Three LITB4 essays, just for fun.

They’re also for half-term homework. But for fun, too.

Complete at least TWO of the following essays by Tuesday 4th November. Click on the title of the poem for a link to the text.

1. ‘Goblin Market depicts the triumph of its protagonists over the capitalist market. It is a paean to consumer power.’ To what extent do you agree with this interpretation of the poem?

2. ‘It is with the male partner that power resides within price relationships, and therefore in society at large.’ To what extent is this the case in D. H. Lawrence’s Last Words to Miriam?

3. ‘Carol Ann Duffy’s use of metaphor in Valentine presents love as a uniquely destructive force.’ How far do you consider this interpretation of the poem to be true?


Poetic Possibilities – LITB4 coursework

Dear Upper Sixth,

I was thinking that if you wanted to make your life a little easier, it would be a sensible and brilliant idea to write about a poem for your Further and Independent Reading coursework, as opposed to Dombey and Son.


A starry-eyed Karl Marx.


Lord Byron, The Destruction of Sennacherib

Robert Burns, To a Mouse

Christina Rossetti, Goblin Market

Philip Larkin, Toads


William Blake, Songs of Innocence and Songs of Experience

War Poetry – Anything, really, but I was thinking in particular of WW1 poets and the use of natural metaphors, particularly, in poems such as The Falling Leaves (Margaret Postgate-Cole); Spring Offensive (Wilfred Owen); In Flanders Fields (John McCrae) and Spring in War-Time (Edith Nesbitt).

W. S. Merwin, The Last One

Ted Hughes, The Thought Fox

John Donne, To his Coy Mistress

Feminism/Gender Studies

John Keats – any of the narrative poems: Isabella and the Pot of Basil; The Eve of St. Agnes; Lamia; La Belle Dame sans Merci…

The Wife of Bath marries fashion and practicality in this glamorous equestrian get-up.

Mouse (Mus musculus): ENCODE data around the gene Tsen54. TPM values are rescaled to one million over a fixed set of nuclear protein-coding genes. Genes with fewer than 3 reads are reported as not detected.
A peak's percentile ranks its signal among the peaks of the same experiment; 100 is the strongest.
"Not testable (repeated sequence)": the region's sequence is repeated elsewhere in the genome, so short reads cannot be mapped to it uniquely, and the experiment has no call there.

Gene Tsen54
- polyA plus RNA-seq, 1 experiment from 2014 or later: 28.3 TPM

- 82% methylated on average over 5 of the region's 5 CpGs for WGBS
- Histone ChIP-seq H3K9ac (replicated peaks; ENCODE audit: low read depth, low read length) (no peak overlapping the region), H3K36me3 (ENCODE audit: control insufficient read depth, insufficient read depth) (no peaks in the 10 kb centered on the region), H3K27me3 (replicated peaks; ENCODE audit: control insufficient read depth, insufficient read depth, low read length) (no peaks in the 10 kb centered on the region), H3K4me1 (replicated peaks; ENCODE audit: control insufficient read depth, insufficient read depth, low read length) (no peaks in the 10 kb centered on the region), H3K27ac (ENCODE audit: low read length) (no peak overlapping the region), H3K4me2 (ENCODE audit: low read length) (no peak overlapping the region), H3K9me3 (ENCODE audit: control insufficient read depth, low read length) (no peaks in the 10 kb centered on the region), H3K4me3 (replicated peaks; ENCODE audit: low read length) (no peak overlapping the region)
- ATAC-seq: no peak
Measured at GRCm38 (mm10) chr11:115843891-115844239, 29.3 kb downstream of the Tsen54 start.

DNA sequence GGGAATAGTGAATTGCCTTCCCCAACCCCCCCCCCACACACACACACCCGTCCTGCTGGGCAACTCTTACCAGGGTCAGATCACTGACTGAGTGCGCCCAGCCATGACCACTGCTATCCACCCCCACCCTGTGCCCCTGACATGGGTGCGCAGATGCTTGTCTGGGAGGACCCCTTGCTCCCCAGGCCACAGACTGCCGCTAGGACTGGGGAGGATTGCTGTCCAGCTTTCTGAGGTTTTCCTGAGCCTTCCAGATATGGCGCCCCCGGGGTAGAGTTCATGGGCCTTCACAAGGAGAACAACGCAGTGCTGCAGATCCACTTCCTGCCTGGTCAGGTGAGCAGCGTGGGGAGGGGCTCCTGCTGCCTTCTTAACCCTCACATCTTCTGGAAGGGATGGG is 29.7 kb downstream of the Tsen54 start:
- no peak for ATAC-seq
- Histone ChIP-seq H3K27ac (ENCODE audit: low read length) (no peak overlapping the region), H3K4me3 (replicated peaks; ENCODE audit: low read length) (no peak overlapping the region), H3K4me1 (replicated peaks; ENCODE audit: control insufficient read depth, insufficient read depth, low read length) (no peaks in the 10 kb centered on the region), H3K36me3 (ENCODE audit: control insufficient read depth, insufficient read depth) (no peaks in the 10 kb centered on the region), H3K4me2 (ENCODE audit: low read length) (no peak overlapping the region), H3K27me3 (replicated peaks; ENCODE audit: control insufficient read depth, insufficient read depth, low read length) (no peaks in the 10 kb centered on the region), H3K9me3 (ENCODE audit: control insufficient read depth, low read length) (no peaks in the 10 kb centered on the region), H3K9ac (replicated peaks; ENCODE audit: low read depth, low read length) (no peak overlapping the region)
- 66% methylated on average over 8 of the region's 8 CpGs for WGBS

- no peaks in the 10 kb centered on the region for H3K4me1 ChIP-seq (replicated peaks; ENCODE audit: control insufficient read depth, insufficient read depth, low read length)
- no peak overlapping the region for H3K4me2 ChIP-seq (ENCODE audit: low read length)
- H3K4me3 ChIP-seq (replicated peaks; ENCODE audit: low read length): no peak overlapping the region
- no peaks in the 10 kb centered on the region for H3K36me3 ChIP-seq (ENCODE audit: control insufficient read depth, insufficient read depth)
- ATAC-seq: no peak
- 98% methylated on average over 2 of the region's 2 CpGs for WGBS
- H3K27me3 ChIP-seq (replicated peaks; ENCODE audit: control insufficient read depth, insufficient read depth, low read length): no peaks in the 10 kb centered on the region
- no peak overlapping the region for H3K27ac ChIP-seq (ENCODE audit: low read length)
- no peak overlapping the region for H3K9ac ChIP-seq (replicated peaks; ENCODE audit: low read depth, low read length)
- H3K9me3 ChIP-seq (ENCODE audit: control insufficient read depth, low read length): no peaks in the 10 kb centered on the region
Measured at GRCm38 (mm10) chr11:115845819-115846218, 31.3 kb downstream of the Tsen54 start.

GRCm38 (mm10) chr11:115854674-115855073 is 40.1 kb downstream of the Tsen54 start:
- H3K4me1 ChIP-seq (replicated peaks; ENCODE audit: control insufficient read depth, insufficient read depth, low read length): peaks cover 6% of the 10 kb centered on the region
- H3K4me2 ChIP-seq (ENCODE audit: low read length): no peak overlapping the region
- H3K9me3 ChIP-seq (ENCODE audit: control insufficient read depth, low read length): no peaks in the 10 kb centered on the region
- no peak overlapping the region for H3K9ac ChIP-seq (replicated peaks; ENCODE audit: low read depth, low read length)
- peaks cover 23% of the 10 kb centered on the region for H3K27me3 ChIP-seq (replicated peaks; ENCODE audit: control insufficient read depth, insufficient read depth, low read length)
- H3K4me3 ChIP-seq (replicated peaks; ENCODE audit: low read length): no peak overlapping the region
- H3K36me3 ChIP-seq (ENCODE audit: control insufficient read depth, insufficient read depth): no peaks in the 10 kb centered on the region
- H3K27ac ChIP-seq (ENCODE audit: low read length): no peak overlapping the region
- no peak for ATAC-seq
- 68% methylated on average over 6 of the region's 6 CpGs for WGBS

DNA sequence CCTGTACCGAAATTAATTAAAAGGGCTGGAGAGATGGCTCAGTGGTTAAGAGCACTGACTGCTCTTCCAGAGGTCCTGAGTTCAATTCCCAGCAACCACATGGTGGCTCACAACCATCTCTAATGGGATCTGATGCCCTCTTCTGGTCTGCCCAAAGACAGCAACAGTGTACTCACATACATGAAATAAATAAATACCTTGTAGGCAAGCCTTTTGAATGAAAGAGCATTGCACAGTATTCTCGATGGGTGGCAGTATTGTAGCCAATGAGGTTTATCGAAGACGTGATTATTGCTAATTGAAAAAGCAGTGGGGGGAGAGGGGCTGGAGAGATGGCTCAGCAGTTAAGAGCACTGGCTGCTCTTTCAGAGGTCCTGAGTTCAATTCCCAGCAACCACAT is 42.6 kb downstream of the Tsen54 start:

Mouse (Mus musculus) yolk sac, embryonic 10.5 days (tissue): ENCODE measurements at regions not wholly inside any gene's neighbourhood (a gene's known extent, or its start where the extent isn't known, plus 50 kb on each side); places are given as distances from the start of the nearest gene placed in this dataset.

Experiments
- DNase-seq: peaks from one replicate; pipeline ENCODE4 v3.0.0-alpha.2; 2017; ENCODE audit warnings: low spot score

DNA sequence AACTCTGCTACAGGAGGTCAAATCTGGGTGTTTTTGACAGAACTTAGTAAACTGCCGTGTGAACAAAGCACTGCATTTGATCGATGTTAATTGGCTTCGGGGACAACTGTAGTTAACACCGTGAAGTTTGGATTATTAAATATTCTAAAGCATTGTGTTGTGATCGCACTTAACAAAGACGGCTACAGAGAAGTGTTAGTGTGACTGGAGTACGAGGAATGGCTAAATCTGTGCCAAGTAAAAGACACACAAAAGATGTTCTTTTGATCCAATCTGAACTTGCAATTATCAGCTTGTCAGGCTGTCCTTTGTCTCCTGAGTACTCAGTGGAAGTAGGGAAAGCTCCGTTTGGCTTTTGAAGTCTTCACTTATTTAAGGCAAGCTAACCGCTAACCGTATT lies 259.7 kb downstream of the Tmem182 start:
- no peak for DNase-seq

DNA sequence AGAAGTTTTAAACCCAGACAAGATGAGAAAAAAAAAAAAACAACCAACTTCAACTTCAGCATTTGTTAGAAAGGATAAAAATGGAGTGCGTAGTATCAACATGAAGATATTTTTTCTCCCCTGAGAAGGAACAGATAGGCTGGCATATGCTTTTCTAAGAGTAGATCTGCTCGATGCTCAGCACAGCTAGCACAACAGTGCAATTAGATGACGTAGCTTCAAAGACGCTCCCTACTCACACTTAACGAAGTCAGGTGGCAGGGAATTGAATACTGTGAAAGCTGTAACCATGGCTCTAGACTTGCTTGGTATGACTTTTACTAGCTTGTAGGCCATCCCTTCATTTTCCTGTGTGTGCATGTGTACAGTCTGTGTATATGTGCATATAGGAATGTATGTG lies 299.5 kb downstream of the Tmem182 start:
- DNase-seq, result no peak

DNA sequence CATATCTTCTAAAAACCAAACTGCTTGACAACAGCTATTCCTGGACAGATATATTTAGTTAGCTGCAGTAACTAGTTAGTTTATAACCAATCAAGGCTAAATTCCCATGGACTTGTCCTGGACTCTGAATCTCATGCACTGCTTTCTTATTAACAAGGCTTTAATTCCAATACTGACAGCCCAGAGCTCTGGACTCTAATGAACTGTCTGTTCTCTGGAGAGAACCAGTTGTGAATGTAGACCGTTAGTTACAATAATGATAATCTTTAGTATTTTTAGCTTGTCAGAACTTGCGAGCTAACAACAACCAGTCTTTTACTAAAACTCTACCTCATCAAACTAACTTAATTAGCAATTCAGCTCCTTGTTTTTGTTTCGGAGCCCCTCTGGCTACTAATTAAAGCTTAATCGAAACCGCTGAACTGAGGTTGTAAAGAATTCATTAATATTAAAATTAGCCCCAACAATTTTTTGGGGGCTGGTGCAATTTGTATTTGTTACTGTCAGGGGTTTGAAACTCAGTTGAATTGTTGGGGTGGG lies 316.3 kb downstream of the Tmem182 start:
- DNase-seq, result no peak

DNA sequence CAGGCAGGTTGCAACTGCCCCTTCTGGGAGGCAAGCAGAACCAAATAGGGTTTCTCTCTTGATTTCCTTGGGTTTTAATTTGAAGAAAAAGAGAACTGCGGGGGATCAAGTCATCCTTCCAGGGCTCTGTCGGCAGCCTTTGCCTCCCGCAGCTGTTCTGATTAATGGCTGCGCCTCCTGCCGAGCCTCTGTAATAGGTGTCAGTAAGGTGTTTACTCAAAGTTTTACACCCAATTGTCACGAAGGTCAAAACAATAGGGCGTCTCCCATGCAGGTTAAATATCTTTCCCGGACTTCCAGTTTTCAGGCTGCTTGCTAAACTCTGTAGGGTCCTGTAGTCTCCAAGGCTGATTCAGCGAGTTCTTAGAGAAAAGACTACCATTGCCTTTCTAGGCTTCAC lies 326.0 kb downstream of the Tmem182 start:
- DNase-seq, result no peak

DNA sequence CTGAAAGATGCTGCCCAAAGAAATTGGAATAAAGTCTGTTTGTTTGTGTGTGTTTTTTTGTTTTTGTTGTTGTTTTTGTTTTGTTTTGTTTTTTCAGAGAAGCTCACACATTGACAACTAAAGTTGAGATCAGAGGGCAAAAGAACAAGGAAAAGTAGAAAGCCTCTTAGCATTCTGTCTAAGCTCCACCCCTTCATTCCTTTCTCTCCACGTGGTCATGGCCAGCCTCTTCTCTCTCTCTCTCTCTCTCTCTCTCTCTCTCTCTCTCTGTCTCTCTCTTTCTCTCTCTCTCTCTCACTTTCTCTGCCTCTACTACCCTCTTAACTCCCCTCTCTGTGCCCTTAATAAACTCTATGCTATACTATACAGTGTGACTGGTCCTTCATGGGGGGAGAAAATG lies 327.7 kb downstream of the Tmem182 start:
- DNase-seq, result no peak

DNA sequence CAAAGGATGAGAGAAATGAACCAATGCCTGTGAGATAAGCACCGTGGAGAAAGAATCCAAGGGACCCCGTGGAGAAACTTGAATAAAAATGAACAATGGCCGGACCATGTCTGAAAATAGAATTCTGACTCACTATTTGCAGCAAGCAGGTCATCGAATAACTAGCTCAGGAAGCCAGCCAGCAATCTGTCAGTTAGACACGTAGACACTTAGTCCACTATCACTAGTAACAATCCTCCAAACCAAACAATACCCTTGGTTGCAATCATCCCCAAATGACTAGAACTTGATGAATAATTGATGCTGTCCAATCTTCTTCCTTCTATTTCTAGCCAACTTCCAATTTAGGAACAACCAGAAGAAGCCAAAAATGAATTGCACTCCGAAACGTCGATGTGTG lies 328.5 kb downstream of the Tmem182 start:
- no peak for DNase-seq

Geoffrey Chaucer, The Wife of Bath’s Prologue and Tale

Christopher Marlowe, Hero and Leander

Alexander Pope, The Rape of the Lock

Christina Rossetti, Goblin Market, Cousin Kate

Margaret Atwood, Murder in the Dark

Aesthetics and Value

Anything by any of the Poet Laureates – Ted Hughes, Andrew Motion, Carol Ann Duffy…

Seamus Heaney, Death of a Naturalist

Dylan Thomas, Do not Go Gentle Into That Good Night

Matthew Arnold, Dover Beach

Elizabeth Barratt-Browning, How do I Love Thee?

John Milton, Lycidas (This was referred to by Mark Pattison as ‘the high watermark of English poesy’. It also doubles up as a good intro. to the pastoral genre.)

Benjamin Zephaniah, Dis Poetry

Samuel Taylor Coleridge, Kubla Khan (which he wrote in his sleep! (Sort of.) Coleridge himself regarded the poem as more of a ‘psychological curiosity’ than anything of any particular ‘poetic merit.’)

John Keats, Ode on a Grecian Urn (Keats regarded ‘negative capability’ as the ‘hallmark’ of ‘true’ literature – a concept explored in this ode.)

I know he might not look particularly inspired, but he was. Promise.

Wider Reading

The following two books are brilliant introductions to poesy, what it is, and how it works, etc.:

Ruth Padel, 52 Ways of Looking at a Poem (ISBN 0-099-42915-2)

Stephen Fry, The Ode Less Travelled (ISBN 978-0-09-950934-9)

And if you’re struggling with the lit. crit. thing, this website is particularly helpful:

How terribly exciting for you.

Ms North

Explore Keats’ use of metaphor in ‘To Autumn’.


Here is the essay starter for the essay on ‘To Autumn’. This is due in on Monday 10th October.

Explore Keats’ use of metaphor in ‘To Autumn’.

In his biography of Keats, Andrew Motion considers some of the ways in which the poem explores Autumn’s peculiar quality of facilitating both ‘fulfilment and finality.’[1] It is the season of harvest, the culmination of the agricultural year, the conclusion of the efforts and labour of preceding months and, in this sense, its harvest fulfils the promises of Spring and Summer. Yet in its conclusiveness, it is also an ending, a loss, a death. Its tension is ‘sublime’  in that it is bittersweet: its glory is also its death. Its splendour is in its ceasing to have such. In this respect, it ‘balances forces of life and death’[2] and the former is made all the more beautiful and poignant as a result of its juxtaposition with the latter.

[1] Motion, Andrew: Keats, p. 457.

[2] Ibid. p. 460.